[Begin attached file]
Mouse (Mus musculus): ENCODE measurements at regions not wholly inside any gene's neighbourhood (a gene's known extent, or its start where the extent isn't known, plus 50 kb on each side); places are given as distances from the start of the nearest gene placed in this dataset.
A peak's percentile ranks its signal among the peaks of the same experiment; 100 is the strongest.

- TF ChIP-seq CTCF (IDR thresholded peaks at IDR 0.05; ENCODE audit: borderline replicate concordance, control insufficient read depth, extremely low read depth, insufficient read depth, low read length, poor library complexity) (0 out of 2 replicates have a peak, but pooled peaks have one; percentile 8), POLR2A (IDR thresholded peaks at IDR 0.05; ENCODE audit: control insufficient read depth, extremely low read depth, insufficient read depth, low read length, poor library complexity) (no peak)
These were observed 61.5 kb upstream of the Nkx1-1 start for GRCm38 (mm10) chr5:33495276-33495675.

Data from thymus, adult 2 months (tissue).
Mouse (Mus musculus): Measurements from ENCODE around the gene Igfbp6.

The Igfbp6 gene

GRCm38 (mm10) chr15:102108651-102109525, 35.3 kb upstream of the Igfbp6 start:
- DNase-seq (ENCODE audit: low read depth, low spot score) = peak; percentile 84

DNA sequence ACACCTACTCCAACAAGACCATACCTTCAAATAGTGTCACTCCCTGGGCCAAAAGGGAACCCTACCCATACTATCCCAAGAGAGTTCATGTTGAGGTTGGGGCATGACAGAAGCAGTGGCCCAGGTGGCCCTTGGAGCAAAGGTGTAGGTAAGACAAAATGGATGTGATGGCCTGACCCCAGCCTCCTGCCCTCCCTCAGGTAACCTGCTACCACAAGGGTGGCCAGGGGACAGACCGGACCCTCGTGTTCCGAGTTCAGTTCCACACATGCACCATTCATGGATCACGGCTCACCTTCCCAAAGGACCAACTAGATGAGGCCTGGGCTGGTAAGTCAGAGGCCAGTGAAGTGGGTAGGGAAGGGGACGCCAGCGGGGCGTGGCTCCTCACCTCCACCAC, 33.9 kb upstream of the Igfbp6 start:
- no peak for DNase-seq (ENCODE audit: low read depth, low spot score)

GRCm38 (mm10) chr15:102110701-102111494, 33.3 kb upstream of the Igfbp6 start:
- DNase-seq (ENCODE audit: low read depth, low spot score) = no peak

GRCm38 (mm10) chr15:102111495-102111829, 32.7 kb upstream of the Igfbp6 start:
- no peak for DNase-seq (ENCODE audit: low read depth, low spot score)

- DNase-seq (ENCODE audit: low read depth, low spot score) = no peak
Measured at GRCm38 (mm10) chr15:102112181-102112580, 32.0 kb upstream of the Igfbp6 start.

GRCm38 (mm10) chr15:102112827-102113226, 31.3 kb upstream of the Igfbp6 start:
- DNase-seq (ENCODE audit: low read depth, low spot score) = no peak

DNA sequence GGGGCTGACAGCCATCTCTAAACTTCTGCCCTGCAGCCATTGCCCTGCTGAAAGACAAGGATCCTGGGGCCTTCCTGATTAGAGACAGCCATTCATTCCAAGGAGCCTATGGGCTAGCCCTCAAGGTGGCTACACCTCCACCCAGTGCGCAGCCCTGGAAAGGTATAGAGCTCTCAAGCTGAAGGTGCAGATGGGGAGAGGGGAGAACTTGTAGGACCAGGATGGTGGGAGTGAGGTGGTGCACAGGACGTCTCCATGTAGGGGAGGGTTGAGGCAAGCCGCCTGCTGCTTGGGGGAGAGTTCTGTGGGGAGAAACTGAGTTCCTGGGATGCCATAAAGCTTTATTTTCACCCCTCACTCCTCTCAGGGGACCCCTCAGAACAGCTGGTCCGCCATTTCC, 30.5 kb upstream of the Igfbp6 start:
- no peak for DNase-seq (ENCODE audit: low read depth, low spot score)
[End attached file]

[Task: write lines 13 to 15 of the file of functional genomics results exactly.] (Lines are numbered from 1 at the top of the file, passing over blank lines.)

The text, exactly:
- DNase-seq (ENCODE audit: low read depth, low spot score) = no peak

GRCm38 (mm10) chr15:102111495-102111829, 32.7 kb upstream of the Igfbp6 start:
- no peak for DNase-seq (ENCODE audit: low read depth, low spot score)